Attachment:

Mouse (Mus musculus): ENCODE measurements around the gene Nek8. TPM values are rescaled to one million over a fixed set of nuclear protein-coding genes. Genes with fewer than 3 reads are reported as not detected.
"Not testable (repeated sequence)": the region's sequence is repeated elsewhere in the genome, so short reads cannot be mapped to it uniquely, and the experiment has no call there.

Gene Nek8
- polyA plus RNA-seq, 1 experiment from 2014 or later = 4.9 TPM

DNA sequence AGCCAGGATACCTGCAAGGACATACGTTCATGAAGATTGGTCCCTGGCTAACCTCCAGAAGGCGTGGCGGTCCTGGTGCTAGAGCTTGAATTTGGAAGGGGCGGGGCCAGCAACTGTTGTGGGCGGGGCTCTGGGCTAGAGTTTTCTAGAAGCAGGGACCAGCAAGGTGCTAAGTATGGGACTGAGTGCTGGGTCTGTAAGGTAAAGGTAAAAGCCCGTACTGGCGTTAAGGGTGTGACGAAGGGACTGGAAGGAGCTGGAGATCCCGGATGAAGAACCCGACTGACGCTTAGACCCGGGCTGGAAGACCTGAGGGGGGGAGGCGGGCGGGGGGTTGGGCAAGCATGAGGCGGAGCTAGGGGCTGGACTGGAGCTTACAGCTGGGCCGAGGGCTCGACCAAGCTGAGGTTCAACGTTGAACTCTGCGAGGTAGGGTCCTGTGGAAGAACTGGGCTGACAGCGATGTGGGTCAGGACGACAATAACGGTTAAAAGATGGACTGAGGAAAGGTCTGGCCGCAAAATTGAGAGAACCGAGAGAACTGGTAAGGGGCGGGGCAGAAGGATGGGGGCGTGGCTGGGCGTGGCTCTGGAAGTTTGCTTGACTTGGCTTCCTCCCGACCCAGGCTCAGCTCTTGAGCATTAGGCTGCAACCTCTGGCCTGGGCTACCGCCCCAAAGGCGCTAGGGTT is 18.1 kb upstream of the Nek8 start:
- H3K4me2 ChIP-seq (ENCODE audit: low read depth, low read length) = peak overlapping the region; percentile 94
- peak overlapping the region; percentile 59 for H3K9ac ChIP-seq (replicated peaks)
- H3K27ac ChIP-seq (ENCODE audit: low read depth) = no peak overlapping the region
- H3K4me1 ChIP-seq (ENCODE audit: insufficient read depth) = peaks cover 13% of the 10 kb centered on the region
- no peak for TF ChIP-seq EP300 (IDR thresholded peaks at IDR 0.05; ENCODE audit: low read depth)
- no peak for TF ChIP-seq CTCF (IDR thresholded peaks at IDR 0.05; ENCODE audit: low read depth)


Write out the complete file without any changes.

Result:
Mouse (Mus musculus): ENCODE measurements around the gene Nek8. TPM values are rescaled to one million over a fixed set of nuclear protein-coding genes. Genes with fewer than 3 reads are reported as not detected.
"Not testable (repeated sequence)": the region's sequence is repeated elsewhere in the genome, so short reads cannot be mapped to it uniquely, and the experiment has no call there.

Gene Nek8
- polyA plus RNA-seq, 1 experiment from 2014 or later = 4.9 TPM

DNA sequence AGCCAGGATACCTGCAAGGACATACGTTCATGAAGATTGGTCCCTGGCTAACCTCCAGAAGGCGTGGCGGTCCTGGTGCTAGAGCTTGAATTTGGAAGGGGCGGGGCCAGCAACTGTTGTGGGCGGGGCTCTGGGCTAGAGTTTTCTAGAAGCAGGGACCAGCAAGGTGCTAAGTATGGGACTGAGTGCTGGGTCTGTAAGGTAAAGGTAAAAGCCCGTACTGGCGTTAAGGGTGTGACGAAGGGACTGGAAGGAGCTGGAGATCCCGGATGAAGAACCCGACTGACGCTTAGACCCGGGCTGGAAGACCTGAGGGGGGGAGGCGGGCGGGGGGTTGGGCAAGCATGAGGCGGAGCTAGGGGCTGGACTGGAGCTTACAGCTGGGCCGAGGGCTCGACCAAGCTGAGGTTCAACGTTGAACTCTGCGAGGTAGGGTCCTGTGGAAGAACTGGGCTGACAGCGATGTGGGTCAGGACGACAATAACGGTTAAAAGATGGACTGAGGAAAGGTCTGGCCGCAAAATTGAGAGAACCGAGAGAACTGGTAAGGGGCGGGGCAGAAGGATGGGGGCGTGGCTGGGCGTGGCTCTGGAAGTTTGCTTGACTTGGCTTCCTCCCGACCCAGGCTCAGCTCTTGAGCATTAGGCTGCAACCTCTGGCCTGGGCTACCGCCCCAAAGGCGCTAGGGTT is 18.1 kb upstream of the Nek8 start:
- H3K4me2 ChIP-seq (ENCODE audit: low read depth, low read length) = peak overlapping the region; percentile 94
- peak overlapping the region; percentile 59 for H3K9ac ChIP-seq (replicated peaks)
- H3K27ac ChIP-seq (ENCODE audit: low read depth) = no peak overlapping the region
- H3K4me1 ChIP-seq (ENCODE audit: insufficient read depth) = peaks cover 13% of the 10 kb centered on the region
- no peak for TF ChIP-seq EP300 (IDR thresholded peaks at IDR 0.05; ENCODE audit: low read depth)
- no peak for TF ChIP-seq CTCF (IDR thresholded peaks at IDR 0.05; ENCODE audit: low read depth)